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Actor/Writer Darryl Dillard on the Great War's Influence for Black Male Actors Today
WWI was the war to end all wars (or so we thought). It came at a time when America was still dealing with a struggle of equality in its own walls.
To prove loyalty to the country and gain respect, blacks volunteered in droves to join the war and fight for their country side by side with whites. They wanted to be equals, willing to fight. They also believed this was their chance to be seen just as human as a white person. Slavery had been officially abolished, but that did not stop the mistreatment of blacks. Abuse and lynching continued despite new laws. Most whites thought blacks were not humans, but animals, and much less intelligent than whites.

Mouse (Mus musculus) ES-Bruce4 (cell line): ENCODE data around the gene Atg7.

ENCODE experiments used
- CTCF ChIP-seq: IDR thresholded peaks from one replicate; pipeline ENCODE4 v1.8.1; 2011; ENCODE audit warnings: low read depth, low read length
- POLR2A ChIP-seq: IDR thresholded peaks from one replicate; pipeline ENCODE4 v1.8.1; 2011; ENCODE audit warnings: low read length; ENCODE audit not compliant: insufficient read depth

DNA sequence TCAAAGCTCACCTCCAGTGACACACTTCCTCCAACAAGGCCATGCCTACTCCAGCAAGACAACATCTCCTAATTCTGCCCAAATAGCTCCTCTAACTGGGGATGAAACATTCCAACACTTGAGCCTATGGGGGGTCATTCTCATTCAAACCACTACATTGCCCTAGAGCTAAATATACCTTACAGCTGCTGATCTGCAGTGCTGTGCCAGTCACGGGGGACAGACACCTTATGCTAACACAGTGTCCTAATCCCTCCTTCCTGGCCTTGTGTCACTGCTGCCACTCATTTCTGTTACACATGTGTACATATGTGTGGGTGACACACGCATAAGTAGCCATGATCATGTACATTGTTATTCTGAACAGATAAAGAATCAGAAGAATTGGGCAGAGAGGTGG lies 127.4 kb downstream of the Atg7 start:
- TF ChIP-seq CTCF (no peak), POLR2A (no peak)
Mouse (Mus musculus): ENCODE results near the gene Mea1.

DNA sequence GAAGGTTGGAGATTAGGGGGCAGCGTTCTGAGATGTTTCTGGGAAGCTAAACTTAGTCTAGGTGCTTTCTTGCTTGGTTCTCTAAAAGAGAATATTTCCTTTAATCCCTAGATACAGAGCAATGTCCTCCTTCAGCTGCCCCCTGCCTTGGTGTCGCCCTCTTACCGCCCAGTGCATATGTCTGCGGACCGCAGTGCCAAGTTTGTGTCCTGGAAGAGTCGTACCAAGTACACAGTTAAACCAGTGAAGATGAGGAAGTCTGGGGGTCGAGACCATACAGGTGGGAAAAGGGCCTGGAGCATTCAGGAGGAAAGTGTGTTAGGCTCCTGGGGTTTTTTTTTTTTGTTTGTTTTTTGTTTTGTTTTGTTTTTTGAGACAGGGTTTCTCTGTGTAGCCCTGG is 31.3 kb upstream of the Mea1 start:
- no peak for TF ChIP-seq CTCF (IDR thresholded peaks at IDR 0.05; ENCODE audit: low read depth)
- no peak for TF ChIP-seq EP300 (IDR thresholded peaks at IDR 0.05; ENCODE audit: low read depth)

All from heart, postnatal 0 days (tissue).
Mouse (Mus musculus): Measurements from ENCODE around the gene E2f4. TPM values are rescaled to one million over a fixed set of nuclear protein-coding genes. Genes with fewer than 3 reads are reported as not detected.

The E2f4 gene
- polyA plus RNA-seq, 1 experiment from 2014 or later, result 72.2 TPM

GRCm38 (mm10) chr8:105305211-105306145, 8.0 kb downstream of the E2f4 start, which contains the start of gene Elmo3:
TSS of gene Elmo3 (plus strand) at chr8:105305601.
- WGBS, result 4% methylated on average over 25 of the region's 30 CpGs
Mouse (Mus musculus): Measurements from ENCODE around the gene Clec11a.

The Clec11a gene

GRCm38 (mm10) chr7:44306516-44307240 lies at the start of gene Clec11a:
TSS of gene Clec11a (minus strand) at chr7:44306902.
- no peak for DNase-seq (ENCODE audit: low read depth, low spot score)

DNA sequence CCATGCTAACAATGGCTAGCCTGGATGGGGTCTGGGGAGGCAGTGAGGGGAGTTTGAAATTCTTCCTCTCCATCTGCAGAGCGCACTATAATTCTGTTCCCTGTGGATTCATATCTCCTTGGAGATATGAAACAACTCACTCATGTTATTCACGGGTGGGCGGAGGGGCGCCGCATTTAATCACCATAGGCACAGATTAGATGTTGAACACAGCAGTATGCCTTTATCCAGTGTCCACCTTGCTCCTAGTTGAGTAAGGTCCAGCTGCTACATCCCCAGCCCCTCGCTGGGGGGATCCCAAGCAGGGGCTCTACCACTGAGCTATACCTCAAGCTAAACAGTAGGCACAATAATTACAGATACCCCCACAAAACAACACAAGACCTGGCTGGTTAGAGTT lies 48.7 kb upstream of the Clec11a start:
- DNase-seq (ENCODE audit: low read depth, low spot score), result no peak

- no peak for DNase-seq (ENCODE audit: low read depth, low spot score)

The media of the time legitimized these thoughts and beliefs. Blacks in mainstream media were nonexistent except for white actors in black face. Al Jolson was the most prominent. His image was used for ads portraying blacks as less human than whites—as animalistic. This representation of blacks as animals continued in films such as D.W. Griffith’s 1915 "The Birth of a Nation," in which the good Christian men tried to protect their community from the scourge of the black man. Dressed in white sheets, they tracked down an aggressive black man, played by a white actor in blackface, who was destroying their town and raping women, to kill him. Another scene from the time has a white woman jumping off a cliff to keep from being taken by a black man. Again, the actor was white, in blackface.